Jamaica more corrupt? - Advocates flog Gov't 'unbothered' by rankings fall
Anti-corruption advocates are flogging the Andrew Holness administration for Jamaica being 'seen' as more corrupt in a new report, which the Government insists it is not rattled by.
Jamaica has slipped 14 places to 83 out of 176 countries on the annual Corruption Perceptions Index (CPI) released on Tuesday by Transparency International, which said that this year's results highlight problems with corruption and inequality.
The CPI score has also dropped Jamaica to 39 out of 100, two places lower than the 41 attained in 2015. On the CPI, zero is seen as highly corrupt and 100 as very clean. Jamaica has averaged in the 30s, and countries scoring less than 50 are said to have "a serious corruption problem".
Delroy Chuck, justice minister, said he does not see the results as a blemish on the administration of Holness, whose Jamaica Labour Party came to power pledging to "end the abuse of power and rampant corruption in Jamaica".
"Not at all," Chuck told The Gleaner when asked if the Government was rattled by the CPI results. "From where I sit, we're doing everything to improve the delivery of service that would allow our citizens to have a better perception of how the Government works."
But former contractor general Greg Christie said despite being in office for almost a year, "Jamaica is yet to see any definitive anti-corruption plans or initiatives" from the Government. "It's hoped," he said on Twitter, that the declines "will now spur the Andrew Holness-led government to aggressively move against corruption."
... Delays only fuel corruption - stakeholders
Opposition Spokesman on Justice Mark Golding is of the view that the Government has done "nothing" to stem corruption since taking office 12 months ago. This is in light of Jamaica falling in the rankings on this year's Corruption Perceptions Index (CPI) released on Tuesday by Transparency International. Jamaica slipped 14 places to 83 out of 176 countries.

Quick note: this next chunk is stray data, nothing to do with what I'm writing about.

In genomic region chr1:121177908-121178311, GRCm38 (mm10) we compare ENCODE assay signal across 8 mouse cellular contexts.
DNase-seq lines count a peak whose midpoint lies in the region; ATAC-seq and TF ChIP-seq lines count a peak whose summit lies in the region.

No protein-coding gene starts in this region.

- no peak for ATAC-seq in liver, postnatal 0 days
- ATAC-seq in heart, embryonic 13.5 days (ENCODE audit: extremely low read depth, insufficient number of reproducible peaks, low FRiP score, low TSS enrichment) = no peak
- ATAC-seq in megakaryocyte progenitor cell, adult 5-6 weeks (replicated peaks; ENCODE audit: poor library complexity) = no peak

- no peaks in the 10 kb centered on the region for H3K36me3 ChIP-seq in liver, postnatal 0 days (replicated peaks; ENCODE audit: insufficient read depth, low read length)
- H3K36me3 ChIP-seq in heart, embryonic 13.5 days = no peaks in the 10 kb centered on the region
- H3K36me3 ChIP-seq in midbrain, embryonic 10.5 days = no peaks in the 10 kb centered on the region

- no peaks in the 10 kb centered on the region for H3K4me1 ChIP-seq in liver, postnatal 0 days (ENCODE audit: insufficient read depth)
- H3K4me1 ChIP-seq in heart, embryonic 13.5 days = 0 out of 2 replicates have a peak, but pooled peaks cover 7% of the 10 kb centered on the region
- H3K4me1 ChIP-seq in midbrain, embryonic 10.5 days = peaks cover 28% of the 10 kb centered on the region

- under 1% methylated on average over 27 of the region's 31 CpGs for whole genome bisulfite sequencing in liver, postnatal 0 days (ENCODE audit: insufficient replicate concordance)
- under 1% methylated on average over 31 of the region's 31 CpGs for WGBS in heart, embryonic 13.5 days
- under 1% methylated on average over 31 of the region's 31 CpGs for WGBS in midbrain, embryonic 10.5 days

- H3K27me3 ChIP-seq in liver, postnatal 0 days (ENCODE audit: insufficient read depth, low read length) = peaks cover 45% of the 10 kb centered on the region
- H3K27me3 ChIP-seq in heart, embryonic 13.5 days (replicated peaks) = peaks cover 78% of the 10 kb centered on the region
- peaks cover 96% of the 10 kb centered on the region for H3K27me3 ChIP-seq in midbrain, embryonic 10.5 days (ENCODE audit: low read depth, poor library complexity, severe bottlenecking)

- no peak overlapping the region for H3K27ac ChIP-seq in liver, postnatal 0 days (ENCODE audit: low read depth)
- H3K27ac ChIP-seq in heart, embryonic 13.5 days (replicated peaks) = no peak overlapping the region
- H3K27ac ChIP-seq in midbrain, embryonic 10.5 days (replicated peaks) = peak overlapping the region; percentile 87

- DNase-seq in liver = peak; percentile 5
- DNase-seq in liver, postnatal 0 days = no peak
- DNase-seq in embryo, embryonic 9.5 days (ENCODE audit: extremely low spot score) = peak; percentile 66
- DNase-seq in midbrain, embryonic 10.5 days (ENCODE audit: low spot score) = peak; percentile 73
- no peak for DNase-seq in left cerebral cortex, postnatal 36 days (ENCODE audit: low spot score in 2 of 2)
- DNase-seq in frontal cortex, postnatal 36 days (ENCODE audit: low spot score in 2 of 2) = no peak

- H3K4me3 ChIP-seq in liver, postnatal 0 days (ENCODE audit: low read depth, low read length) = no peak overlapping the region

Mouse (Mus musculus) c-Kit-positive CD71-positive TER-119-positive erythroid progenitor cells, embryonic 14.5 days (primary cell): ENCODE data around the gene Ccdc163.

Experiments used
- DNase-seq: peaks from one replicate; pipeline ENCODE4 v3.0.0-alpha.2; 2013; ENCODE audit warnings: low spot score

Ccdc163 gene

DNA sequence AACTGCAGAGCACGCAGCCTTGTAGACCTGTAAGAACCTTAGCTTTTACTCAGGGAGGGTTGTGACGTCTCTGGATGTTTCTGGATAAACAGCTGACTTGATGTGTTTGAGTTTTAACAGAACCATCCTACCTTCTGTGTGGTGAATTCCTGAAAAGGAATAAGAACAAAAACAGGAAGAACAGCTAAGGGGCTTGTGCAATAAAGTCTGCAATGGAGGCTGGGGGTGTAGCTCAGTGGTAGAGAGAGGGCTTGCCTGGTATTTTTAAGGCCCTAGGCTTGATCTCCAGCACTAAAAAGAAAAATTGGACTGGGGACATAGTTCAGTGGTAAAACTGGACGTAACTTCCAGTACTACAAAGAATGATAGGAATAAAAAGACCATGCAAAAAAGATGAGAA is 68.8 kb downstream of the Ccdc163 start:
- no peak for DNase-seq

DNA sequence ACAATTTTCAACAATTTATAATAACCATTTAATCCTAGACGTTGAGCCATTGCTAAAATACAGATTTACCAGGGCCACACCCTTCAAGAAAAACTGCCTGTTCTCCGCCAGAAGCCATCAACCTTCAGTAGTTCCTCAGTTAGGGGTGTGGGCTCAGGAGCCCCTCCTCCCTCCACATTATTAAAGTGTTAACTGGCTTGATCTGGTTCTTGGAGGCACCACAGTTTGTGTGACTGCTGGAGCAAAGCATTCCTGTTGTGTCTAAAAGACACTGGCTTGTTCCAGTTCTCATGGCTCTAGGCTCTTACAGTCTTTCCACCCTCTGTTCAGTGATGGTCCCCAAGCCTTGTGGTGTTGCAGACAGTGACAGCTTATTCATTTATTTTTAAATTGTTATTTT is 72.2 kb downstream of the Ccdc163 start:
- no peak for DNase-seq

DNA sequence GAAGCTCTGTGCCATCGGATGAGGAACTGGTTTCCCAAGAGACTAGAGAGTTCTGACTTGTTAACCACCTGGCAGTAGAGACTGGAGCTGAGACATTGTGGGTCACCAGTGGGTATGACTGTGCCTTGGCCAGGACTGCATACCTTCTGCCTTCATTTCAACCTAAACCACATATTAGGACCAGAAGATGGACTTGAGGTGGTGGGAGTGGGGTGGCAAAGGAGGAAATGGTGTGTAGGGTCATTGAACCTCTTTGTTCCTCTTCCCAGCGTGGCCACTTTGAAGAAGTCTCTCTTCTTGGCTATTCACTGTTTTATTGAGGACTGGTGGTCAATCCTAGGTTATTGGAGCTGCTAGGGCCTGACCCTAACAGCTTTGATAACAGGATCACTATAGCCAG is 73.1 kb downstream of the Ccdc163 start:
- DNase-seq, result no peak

"The Government has not really done anything since coming into office, and there's been a loss of momentum in tackling corruption," Golding told The Gleaner.
He added that Prime Minister Andrew Holness authorising the spectrum licence to Symbiote Investments Limited, operators of Caricel and going against the Office of the Contractor General's recommendation were to Jamaica's detriment.
Professor Trevor Munroe, who also noted the Caricel issue, said speeding things up involves ending delays to introducing legislation in Parliament on areas such as political party registration and campaign financing.
The executive director of the National Integrity Action said delays in passing the Integrity Commission Bill, which would create a single anti-corruption agency, hinders action in corruption-related cases.
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As examples, he noted that the issue that hit municipal corporations last year as well as the Firearm Licensing Authority's bungling relating to the so-called X6 murder case "contribute to public perception of a decline in anti-corruption momentum in the public sector".
Justice minister Delroy Chuck said that the debate on the Integrity Commission Bill could end next week with Holness' contribution to the House. But the legislation is unlikely to be approved by Parliament before the current session ends. Regarding criticism that the bill is weak, he said no further amendments will be proposed, but "in three years, we would reassess the bill again to see how it can be strengthened".
Denmark and New Zealand share the top spot as the least corrupt countries on the CPI, while Somalia is the most corrupt.